I provided Top Cover to keep the chaos at bay and we went from the worst-performing manufacturing cell to the highest performing in just over a year.
Disciplined Execution Protects the Team
There’s a well-known business tip that a messy store results in more shoplifting. If you don’t know what you have or where it’s at, who’s going to miss it? It’s really easy to ask chaos to accept more. It’s much harder to ask the same of a team with disciplined execution.
When I was a program manager in aerospace the program I had taken over was in chaos. The previous manager had been promoted because it was such a challenging program. No one wanted to work on the technology because it was disorganized and the direction kept shifting.
The first thing I did was to establish some basic Lean Engineering principles and at the simplest level, I started a morning stand-up with the team to find out what everyone was working on, what they needed, and what barriers they had. When the meeting was over I made sure they got what they needed and I’d do a walk-around just after lunch to see if anything had popped up.
After a couple of weeks and a few more improvements akin to the manufacturing example above, you could feel the chaos receding and the program calming down. That’s when I doubled down on process discipline, accountability, and cross-functional engagement. I not only held my team accountable but the other teams that we relied on.
There was a lot of grumbling at first, especially from those who supported us. What I found most interesting is that after two months the grumbling stopped. After four months the support teams prioritized our work because they knew they could get it done and not have to do much, if any rework.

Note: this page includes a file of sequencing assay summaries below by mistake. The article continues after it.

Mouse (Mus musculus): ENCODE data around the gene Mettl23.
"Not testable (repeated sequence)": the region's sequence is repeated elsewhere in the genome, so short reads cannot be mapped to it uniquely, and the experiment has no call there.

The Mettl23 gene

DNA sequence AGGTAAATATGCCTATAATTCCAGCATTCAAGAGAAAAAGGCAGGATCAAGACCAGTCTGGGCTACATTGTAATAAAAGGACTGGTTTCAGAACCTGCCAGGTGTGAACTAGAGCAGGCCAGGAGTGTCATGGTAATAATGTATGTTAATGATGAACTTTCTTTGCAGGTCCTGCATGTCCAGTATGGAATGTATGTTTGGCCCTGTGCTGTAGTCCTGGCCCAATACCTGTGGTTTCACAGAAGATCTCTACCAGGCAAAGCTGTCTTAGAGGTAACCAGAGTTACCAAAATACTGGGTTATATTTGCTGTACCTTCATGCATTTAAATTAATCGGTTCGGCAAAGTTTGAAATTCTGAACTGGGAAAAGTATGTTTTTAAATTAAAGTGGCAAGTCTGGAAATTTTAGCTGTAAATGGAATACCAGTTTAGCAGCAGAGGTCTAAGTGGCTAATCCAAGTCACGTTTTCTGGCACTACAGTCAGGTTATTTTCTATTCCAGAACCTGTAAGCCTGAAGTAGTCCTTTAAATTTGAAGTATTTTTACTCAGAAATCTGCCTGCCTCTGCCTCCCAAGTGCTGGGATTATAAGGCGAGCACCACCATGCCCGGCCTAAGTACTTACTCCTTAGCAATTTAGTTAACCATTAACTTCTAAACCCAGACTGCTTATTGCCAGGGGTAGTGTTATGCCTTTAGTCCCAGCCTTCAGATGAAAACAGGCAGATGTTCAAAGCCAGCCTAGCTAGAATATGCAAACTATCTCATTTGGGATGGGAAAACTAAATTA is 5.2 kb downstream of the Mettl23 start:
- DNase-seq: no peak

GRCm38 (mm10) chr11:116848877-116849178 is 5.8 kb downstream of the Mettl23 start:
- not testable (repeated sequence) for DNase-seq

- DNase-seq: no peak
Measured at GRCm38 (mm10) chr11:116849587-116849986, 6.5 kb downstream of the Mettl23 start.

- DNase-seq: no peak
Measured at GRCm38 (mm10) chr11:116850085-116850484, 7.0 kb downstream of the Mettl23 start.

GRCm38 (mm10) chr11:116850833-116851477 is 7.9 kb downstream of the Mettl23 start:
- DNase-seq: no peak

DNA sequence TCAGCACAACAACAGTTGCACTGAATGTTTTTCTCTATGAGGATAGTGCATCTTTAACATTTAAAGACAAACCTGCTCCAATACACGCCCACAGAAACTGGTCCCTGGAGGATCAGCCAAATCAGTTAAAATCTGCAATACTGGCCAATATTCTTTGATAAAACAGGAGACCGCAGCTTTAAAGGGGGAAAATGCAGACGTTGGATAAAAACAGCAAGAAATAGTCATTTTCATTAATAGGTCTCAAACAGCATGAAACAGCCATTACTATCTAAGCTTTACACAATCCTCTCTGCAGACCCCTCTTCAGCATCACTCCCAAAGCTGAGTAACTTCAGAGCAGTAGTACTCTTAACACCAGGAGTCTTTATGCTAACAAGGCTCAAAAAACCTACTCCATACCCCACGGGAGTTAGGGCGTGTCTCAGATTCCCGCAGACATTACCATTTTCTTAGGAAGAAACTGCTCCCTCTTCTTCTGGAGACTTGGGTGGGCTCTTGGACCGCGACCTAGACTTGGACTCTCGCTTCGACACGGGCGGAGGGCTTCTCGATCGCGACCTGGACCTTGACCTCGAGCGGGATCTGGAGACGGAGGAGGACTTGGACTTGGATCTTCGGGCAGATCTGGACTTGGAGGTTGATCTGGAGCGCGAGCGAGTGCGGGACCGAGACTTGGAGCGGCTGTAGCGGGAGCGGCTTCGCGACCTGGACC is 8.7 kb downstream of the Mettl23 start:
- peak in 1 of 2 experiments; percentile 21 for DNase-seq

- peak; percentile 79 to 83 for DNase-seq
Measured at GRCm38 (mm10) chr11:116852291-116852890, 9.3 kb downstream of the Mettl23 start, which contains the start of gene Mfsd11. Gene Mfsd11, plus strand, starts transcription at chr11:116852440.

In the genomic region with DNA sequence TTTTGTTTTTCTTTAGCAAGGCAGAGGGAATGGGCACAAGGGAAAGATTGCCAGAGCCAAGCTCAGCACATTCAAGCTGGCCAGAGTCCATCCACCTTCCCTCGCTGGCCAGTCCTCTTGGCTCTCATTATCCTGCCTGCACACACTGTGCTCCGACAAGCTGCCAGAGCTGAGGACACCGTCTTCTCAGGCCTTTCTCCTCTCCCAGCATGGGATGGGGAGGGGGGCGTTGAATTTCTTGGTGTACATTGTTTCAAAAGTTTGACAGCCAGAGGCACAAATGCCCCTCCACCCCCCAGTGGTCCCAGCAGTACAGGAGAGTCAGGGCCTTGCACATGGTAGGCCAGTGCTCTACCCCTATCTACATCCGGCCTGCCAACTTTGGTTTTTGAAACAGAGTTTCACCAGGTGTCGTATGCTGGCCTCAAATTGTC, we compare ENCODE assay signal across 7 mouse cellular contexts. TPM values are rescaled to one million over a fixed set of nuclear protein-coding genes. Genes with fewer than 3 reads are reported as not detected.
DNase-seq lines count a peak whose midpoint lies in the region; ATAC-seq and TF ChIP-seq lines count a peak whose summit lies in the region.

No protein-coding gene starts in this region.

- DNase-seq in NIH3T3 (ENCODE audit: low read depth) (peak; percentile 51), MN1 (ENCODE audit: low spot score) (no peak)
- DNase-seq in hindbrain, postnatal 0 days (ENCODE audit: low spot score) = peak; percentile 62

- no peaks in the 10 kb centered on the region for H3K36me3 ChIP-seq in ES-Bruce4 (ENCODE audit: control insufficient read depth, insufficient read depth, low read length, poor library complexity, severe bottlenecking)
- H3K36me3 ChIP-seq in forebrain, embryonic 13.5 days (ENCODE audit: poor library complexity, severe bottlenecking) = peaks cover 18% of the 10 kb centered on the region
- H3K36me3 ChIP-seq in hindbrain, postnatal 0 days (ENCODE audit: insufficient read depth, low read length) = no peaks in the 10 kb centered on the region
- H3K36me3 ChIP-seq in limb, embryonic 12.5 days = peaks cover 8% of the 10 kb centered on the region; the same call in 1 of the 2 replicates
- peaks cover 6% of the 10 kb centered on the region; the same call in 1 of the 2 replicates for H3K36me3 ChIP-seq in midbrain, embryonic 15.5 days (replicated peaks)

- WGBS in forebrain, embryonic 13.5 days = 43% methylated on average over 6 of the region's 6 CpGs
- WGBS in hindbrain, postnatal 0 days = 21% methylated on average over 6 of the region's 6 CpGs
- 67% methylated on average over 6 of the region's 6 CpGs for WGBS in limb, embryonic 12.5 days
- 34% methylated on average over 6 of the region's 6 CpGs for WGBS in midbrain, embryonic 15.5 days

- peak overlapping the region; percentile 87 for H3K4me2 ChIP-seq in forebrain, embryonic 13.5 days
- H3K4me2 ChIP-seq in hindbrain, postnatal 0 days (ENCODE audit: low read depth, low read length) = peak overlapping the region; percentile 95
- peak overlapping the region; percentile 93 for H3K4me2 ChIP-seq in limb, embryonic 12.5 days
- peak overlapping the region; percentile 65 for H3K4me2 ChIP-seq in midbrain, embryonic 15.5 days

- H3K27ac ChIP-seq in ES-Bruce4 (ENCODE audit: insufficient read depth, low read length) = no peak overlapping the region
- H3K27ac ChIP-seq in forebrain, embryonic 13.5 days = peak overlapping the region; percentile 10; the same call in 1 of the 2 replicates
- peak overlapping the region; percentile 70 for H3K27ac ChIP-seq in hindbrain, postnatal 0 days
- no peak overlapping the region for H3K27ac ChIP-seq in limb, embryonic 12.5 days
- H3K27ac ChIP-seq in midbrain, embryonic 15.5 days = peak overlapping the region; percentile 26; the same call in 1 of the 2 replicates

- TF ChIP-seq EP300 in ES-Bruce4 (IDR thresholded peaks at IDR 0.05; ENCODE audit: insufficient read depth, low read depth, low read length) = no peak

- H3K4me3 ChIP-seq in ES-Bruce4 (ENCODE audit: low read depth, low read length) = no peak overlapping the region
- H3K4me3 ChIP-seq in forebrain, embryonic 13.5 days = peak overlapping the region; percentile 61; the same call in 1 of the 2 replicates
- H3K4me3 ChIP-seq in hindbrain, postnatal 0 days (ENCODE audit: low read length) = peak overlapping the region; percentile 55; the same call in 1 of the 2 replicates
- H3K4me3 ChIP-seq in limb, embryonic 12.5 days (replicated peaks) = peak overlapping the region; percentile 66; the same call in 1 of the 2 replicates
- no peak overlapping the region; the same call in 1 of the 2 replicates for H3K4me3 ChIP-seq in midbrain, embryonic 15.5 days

I knew I’d nailed it when I went from the program no one wanted to work on to having engineers slip into my cube asking to join my team. As much as they originally complained about the discipline, they saw how much more productive and effective they could be.
Top Cover in creating stability and consistency in execution protects your teams from the chaos of many organizations:
It’s key to handling Functional stupidity when you only have the power within your little purview.
It’s saying no to the way everyone is doing things and not playing the game.
It’s holding accountability internally as well as externally and creating a bubble of sanity and an eddy of calm so you can actually execute well.
When you are successful in providing this layer of Top Cover, you’ll often be told you’ve got an ‘easy’ project like happened to me on the manufacturing floor. Or you’ll have resources taken away to help put out fires elsewhere like they tried to do on my aerospace program. Sometimes you’ll just get yelled at for a little bit until they finally see what’s going on as in Ranger School. In all these examples, these stories might sound great, but when you actually provide Top Cover you will have to deal with a lot of shit flowing downhill and you will have to handle saying no to leadership. While it’s a key foundation of success, it’s not easy.
With this concept of Top-Cover in mind we have the foundation to pivot, in the near future, to Part Two which will focus on providing psychological safety and standing up for your team when they come under criticism. This will look at how to handle negative feedback in a way that grows your teams, improves stakeholder relationships, and gives your team members the confidence and space to achieve unprecedented achievements.